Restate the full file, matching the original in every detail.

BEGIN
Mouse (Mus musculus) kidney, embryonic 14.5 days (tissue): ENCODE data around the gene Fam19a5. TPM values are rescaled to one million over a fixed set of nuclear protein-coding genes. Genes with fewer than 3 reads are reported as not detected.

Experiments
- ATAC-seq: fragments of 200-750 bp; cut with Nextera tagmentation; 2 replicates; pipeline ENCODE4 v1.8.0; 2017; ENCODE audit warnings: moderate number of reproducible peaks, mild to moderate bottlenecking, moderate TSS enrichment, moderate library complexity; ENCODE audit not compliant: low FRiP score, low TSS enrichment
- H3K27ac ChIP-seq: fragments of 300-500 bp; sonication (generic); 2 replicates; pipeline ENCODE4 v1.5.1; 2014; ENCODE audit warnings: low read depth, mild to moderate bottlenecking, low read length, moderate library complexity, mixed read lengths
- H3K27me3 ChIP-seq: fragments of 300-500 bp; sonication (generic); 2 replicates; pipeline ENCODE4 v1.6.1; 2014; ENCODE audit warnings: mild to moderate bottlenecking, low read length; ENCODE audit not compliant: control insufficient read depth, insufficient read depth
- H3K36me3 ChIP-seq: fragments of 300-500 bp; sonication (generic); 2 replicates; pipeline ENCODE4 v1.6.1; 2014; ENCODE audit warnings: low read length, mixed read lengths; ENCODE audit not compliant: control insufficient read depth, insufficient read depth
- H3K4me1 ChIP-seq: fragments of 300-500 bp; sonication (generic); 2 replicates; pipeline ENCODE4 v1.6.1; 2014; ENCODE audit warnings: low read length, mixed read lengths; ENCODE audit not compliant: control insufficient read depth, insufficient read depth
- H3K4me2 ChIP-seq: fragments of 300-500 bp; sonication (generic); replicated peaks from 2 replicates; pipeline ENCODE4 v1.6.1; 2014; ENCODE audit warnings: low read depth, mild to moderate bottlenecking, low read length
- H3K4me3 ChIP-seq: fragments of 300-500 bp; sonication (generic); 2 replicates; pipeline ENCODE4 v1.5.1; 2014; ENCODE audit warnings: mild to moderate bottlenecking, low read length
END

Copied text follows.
Mouse (Mus musculus) kidney, embryonic 14.5 days (tissue): ENCODE data around the gene Fam19a5. TPM values are rescaled to one million over a fixed set of nuclear protein-coding genes. Genes with fewer than 3 reads are reported as not detected.

Experiments
- ATAC-seq: fragments of 200-750 bp; cut with Nextera tagmentation; 2 replicates; pipeline ENCODE4 v1.8.0; 2017; ENCODE audit warnings: moderate number of reproducible peaks, mild to moderate bottlenecking, moderate TSS enrichment, moderate library complexity; ENCODE audit not compliant: low FRiP score, low TSS enrichment
- H3K27ac ChIP-seq: fragments of 300-500 bp; sonication (generic); 2 replicates; pipeline ENCODE4 v1.5.1; 2014; ENCODE audit warnings: low read depth, mild to moderate bottlenecking, low read length, moderate library complexity, mixed read lengths
- H3K27me3 ChIP-seq: fragments of 300-500 bp; sonication (generic); 2 replicates; pipeline ENCODE4 v1.6.1; 2014; ENCODE audit warnings: mild to moderate bottlenecking, low read length; ENCODE audit not compliant: control insufficient read depth, insufficient read depth
- H3K36me3 ChIP-seq: fragments of 300-500 bp; sonication (generic); 2 replicates; pipeline ENCODE4 v1.6.1; 2014; ENCODE audit warnings: low read length, mixed read lengths; ENCODE audit not compliant: control insufficient read depth, insufficient read depth
- H3K4me1 ChIP-seq: fragments of 300-500 bp; sonication (generic); 2 replicates; pipeline ENCODE4 v1.6.1; 2014; ENCODE audit warnings: low read length, mixed read lengths; ENCODE audit not compliant: control insufficient read depth, insufficient read depth
- H3K4me2 ChIP-seq: fragments of 300-500 bp; sonication (generic); replicated peaks from 2 replicates; pipeline ENCODE4 v1.6.1; 2014; ENCODE audit warnings: low read depth, mild to moderate bottlenecking, low read length
- H3K4me3 ChIP-seq: fragments of 300-500 bp; sonication (generic); 2 replicates; pipeline ENCODE4 v1.5.1; 2014; ENCODE audit warnings: mild to moderate bottlenecking, low read length